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Waterbed Heater Selection and Usage

Carbon Waterbed Heaters

240 watt for all Soft-Sided Waterbeds, Single and Dual Bladder
320 watt for all Hard-Sided Waterbeds, Can be used in Queen and King Soft-Sided beds

carbon classic waterbed heater control

The Carbon Classic Heater Control.

Adjustable temperature scale 25º-35ºc.

Set and Forget, Suited to those that make few temperature adjustments through out the year.

All Carbon Heaters come with a 2 Year Warranty

carbon iq waterbed heater control

The Carbon IQ LCD Digital Control.

Temperature Range 24º-36ºc. Accurate to .1of a degree. Has an  on/off timer function.  You can set what hours it can send heat to the bed, Great for solar systems that harvest the electricity. Clock and Alarm. Conditioner Reminder Function.
Great for those that require finer tuning of their waterbeds temperature. The IQ defaults to 28c in the event of a power failure.
In areas that have frequent power interruptions. The Classic would be the better choice

Calesco Waterbed Digital Satellite Control

Calesco Digital Satellite control.


Temperature range 25º-36ºc.  Accurate to 1 degree. 250 watt with a foam-backed pad. Suitable for all Soft-sided waterbeds and all Hard-sided waterbeds up to Queen Size. Has On/Off timer function and a clock. It will default to 28 degrees in the event of a power failure.

2 Year warranty on the Controller and 5 year warranty on the Pad.

Waterbed Heater Usage Guide and Tips.

Most of the year your waterbed heater would be set in the 27-29 degree range. Lower in summer and higher in winter. At 25c The waterbed is considered to be slightly cool to neutral. It takes a change of around 2 degrees to notice. So 27c is a good starting point. For those who prefer a little warmer 29 degrees. A simple test is to lay with bare back directly on the bladder and see how it feels. Or use a food thermometer to take the beds temperature as a reference.

The warmth rating of your bedding influences your sense of how warm or cool the bed feels. eg The heater in winter is turned up almost all the way and the bed feels cold. The issue is with the bedding. It has insufficient insulation to keep the heat in. Using a summer weight doona in winter has the heater being turned up way higher than it needs to be, Wasting electricity. It can also be that and you have an extra thick wool underlay or a layer of foam or gel foam between you and the bladder, This extra insulation requires a lot more power to drive the heat through it.  In some instances heaters used for hard sided beds containing over 600 liters of water have needed to be installed in soft sided beds that use only half that amount of water. Wasting $ in electricity.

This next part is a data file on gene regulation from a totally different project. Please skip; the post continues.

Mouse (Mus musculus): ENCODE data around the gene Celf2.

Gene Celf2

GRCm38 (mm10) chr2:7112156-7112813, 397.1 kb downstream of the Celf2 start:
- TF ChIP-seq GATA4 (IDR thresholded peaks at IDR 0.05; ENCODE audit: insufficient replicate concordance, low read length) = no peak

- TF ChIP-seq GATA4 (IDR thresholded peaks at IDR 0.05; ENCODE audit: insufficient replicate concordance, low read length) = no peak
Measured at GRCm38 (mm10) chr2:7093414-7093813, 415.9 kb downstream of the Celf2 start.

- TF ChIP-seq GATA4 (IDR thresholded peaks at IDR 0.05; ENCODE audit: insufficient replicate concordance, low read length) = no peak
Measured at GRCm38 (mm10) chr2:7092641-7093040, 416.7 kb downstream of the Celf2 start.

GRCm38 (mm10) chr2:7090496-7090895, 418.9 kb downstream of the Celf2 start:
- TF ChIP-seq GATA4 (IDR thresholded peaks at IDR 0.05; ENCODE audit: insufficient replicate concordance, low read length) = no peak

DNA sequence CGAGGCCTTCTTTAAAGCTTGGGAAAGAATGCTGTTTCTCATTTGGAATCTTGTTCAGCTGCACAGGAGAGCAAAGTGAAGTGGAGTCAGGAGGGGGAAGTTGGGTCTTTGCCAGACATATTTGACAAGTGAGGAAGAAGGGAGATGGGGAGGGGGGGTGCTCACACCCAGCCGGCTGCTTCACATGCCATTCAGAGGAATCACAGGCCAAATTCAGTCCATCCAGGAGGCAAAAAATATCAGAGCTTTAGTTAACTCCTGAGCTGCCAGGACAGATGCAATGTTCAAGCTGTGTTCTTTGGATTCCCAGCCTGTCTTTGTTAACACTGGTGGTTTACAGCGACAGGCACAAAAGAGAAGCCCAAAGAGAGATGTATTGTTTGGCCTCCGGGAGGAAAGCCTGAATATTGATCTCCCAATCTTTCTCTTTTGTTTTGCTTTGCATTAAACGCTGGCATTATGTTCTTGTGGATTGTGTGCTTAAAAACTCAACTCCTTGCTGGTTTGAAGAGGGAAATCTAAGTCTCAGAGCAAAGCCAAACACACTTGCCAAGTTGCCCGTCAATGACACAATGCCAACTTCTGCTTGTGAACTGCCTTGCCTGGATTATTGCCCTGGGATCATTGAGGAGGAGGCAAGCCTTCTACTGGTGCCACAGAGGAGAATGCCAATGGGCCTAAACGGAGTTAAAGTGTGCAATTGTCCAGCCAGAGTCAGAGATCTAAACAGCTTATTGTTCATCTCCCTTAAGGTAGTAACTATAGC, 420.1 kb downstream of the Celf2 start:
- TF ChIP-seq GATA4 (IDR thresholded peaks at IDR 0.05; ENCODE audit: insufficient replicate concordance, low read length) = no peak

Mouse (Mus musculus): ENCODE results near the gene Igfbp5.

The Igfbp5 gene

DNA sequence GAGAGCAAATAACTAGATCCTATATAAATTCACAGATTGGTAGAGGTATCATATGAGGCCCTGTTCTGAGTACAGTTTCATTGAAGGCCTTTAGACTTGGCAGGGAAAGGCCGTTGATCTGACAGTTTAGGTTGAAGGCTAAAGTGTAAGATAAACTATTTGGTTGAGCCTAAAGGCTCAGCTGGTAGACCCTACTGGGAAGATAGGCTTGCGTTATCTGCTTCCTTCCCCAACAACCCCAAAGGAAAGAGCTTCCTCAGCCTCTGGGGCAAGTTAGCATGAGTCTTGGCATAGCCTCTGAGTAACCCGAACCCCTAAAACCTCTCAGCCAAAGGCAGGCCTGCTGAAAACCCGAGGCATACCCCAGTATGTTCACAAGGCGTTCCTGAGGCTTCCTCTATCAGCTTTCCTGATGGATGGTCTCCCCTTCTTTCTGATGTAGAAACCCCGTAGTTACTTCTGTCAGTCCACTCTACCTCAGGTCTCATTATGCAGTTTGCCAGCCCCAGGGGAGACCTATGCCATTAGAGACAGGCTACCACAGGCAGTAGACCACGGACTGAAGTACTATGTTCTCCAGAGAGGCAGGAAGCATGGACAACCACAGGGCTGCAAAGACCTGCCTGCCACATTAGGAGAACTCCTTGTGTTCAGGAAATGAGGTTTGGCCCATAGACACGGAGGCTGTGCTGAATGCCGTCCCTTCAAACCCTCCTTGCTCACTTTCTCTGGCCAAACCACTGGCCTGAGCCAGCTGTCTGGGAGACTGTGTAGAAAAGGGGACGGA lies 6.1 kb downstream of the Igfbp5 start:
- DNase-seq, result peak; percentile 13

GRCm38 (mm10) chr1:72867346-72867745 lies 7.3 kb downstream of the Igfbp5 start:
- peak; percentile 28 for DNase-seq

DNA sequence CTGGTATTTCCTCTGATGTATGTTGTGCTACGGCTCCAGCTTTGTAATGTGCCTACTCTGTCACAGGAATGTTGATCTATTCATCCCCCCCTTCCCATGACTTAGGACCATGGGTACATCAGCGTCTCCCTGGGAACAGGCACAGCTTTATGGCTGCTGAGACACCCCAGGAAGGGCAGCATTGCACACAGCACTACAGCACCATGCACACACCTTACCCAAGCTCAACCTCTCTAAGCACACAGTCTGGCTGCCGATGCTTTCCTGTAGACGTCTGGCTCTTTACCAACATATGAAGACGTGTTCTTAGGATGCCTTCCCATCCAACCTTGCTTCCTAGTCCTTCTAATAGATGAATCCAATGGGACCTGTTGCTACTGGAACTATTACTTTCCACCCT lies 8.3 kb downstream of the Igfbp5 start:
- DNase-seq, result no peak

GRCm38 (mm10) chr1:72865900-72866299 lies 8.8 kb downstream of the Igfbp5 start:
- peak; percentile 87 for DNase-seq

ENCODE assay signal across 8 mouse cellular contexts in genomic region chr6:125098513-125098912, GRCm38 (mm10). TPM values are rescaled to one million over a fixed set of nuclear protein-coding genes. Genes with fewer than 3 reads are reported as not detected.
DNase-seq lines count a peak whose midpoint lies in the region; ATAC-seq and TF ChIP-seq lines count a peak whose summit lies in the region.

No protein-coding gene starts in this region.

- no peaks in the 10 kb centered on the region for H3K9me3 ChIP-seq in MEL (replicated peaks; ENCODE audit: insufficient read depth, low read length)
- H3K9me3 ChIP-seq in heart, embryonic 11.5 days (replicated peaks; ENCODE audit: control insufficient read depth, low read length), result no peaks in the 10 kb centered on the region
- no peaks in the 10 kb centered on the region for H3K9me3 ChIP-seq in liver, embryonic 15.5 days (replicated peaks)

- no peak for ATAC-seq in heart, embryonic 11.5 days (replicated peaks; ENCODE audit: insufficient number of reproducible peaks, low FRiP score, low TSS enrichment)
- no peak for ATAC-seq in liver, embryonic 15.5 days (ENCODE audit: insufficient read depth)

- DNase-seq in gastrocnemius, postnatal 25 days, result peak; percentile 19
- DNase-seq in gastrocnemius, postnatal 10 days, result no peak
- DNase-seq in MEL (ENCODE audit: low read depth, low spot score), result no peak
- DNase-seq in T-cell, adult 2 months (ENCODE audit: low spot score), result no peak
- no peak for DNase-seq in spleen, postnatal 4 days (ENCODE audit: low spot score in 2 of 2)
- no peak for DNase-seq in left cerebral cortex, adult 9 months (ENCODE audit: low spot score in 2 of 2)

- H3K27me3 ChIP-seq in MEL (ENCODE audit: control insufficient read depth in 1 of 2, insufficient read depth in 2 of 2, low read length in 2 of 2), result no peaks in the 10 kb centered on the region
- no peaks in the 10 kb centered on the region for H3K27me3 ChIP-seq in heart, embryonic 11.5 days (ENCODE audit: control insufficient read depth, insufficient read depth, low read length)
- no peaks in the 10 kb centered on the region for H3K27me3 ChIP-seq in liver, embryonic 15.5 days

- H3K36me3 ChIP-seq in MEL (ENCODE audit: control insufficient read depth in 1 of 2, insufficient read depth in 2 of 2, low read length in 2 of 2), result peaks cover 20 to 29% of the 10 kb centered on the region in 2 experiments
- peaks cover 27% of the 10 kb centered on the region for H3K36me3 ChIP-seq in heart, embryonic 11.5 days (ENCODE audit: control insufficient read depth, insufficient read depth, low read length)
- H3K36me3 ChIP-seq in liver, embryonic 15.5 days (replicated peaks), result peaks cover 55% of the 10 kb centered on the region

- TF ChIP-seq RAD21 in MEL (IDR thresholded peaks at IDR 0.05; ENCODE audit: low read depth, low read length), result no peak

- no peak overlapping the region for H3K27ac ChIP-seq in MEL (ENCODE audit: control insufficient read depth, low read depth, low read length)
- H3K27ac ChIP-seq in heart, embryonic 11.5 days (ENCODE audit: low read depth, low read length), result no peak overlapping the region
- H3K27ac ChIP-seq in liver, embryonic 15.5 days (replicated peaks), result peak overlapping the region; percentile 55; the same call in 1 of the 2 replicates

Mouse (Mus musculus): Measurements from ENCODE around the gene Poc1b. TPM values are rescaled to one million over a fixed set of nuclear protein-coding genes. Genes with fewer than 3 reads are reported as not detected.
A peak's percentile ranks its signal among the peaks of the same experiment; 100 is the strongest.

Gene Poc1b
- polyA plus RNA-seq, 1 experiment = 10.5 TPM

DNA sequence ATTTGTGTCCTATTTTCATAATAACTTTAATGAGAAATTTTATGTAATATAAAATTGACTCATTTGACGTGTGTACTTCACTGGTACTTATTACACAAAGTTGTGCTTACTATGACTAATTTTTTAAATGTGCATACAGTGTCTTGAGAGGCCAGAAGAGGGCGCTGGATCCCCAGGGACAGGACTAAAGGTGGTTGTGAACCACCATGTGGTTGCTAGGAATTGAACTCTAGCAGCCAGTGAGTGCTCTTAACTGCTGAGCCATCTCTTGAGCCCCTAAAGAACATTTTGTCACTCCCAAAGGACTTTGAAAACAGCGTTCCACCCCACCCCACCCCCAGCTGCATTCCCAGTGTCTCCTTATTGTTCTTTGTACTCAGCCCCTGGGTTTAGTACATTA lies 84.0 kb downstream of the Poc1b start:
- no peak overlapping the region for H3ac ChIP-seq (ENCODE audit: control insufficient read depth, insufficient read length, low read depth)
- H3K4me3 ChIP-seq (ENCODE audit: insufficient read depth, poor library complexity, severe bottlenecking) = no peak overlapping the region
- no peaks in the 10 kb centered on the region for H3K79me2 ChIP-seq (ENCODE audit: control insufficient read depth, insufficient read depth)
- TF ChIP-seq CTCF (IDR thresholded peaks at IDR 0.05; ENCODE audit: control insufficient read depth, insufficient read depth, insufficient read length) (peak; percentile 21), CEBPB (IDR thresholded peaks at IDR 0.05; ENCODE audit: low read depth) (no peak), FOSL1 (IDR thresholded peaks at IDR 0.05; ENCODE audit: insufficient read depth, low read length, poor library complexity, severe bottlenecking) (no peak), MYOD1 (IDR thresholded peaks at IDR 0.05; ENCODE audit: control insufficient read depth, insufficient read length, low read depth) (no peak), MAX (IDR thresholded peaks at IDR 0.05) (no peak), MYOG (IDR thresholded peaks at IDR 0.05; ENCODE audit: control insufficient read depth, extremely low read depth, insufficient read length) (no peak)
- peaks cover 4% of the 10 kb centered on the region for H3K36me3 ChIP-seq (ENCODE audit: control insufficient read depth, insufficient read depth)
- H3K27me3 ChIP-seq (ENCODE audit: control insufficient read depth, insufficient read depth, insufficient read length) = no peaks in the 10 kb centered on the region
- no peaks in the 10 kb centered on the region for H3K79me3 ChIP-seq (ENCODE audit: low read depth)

Another example is when the bed is way to warm even though the thermostat is set very low. The opposite of the above. The bedding has to much insulation for the season it is being used in. And if you have extra insulation between you and the water mattress, Its ability to conduct away the extra temperature is prevented by the extra insulation. This scenario is the cause of premature stress cracks due the the vinyl being harder at the low temperature setting.

I have seen beds with foam and man made materials used for the cover, Running with the heaters turned off, Thoroughly saturated with perspiration. During the repairing of leaks caused by the low temperatures.

Much testing over the years has gone into the selection of the most suitable thickness wool top, A balance of not to thick and not to thin. Thick enough to provide sufficient insulation from the vinyl bladder. The symptom of not enough insulation allows the closeness of the vinyl to generate a lot of heat. Think of a vinyl car seat in summer. a sweaty mess. cover the seat with a towel, Ok for a while. Then fit a wool sheepskin cover. Perfect.  One symptom is that after a toilet stop in the wee hours the bed feels like a ice block when you hop back in. The result of the insufficient insulation has caused much perspiration build up. So that when you leave your spot for a few minutes it goes cold.

To allow the waterbed to be truly warm in winter and cool in summer. The wool top needs to be just thick enough to allow the heat conductive properties of water to transfer any excess heat away. To much insulation and it stops it from working.

The all seasons doona is worthy of consideration. They come with 2 doona's in the box. One Light weight and the other a Medium Weight. They then can be joined together to form a Heavier weight doona for the depths of winter.

Having your waterbed a bit to warm can result in restless sleep, As your body tosses and turns trying to cool itself.

One question I always ask my self when salespeople go on about the exclusiveness of their claimed better product. Is it better for them with more sales hype? Or better for customers. I figure that if it is a genuine improvement in design, Many more would copying the feature. In businesses today you only get a 6-month gap, Before everyone else implements the same design feature if they believe it worthy. If no one else is doing it. Ask someone that will give you a list of the pros and cons and you choose what suits you best.

I always say, When Your waterbed is at its best you get 8 hours worth of sleep in 6.5, Why? Because a properly designed waterbed, set up and adjusted correctly provides deeper relaxation and more Rem sleep.

Questions or Advice Call Lyle 03-9795-5964.
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